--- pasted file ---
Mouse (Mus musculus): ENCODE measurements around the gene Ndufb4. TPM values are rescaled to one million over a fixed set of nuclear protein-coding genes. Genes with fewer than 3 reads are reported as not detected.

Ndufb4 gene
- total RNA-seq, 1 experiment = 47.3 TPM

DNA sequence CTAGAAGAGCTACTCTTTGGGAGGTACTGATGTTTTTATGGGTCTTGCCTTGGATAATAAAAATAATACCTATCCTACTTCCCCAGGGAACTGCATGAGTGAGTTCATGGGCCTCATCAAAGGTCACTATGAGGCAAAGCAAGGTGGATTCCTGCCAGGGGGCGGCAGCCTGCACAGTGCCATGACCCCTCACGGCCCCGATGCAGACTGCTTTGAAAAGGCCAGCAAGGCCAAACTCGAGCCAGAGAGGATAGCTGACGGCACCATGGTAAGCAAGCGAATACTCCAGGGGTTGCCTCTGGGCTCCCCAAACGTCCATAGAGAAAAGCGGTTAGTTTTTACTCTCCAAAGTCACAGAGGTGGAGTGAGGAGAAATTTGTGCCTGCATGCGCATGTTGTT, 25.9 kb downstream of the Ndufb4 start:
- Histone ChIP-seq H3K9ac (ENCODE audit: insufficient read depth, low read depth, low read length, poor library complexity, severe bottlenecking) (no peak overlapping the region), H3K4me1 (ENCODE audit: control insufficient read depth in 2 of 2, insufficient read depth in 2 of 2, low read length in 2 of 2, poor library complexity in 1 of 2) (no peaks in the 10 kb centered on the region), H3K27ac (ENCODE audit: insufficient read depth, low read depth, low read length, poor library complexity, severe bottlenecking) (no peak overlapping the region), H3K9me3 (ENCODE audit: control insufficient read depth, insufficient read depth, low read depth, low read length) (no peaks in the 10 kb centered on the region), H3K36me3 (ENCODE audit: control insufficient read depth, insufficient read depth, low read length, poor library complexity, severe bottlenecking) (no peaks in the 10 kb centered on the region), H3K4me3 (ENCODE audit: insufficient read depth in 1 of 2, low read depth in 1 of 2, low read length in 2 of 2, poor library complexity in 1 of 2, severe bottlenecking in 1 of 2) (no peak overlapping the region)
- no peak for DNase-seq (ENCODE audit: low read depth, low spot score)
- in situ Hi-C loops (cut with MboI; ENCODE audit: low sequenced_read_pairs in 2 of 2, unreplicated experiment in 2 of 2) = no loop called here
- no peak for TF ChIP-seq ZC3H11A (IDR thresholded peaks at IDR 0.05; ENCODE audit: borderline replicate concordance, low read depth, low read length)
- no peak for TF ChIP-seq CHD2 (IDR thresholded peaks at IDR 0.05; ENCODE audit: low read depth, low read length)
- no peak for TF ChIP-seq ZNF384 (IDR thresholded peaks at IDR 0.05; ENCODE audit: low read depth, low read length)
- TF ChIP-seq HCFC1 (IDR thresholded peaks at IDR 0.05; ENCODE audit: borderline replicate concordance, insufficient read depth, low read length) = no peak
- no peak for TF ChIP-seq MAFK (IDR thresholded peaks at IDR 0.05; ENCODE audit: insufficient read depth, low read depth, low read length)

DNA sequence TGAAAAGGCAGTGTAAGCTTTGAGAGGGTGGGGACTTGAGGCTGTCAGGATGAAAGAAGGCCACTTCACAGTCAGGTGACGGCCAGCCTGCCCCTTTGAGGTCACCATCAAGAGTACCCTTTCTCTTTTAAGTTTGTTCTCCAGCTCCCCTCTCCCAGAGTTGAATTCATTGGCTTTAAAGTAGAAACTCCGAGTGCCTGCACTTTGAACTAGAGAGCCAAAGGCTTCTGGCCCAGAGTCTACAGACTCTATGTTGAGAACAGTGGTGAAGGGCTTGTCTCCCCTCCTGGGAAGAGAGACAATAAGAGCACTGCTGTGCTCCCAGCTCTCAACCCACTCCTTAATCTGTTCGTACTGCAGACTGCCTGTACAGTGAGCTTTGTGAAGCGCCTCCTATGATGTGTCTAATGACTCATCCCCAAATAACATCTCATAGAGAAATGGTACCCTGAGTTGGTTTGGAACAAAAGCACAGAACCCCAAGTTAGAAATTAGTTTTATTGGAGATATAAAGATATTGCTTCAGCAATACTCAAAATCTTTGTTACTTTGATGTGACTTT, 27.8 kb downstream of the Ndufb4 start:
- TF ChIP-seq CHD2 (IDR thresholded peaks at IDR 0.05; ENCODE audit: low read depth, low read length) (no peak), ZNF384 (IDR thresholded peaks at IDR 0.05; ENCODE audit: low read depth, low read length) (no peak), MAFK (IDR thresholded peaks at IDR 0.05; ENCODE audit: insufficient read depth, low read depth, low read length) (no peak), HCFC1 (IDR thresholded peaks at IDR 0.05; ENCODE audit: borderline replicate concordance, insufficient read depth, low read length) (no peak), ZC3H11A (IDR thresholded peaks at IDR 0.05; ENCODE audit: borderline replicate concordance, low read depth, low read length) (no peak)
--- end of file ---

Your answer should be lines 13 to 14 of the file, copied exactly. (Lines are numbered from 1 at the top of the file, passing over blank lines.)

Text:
DNA sequence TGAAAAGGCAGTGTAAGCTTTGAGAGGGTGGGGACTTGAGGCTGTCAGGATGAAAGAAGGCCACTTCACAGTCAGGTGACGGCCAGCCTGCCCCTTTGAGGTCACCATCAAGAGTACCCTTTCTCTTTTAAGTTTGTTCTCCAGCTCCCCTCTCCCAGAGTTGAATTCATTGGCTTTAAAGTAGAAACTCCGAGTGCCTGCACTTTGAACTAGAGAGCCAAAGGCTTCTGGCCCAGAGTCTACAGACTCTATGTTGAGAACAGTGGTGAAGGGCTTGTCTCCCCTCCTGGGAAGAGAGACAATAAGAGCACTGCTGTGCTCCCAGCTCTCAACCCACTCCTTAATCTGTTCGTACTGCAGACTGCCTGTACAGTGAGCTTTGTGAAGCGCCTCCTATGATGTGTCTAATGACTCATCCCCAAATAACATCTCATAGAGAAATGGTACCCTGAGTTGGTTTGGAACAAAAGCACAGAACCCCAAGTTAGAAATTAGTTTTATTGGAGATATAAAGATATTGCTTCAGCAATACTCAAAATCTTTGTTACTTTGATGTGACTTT, 27.8 kb downstream of the Ndufb4 start:
- TF ChIP-seq CHD2 (IDR thresholded peaks at IDR 0.05; ENCODE audit: low read depth, low read length) (no peak), ZNF384 (IDR thresholded peaks at IDR 0.05; ENCODE audit: low read depth, low read length) (no peak), MAFK (IDR thresholded peaks at IDR 0.05; ENCODE audit: insufficient read depth, low read depth, low read length) (no peak), HCFC1 (IDR thresholded peaks at IDR 0.05; ENCODE audit: borderline replicate concordance, insufficient read depth, low read length) (no peak), ZC3H11A (IDR thresholded peaks at IDR 0.05; ENCODE audit: borderline replicate concordance, low read depth, low read length) (no peak)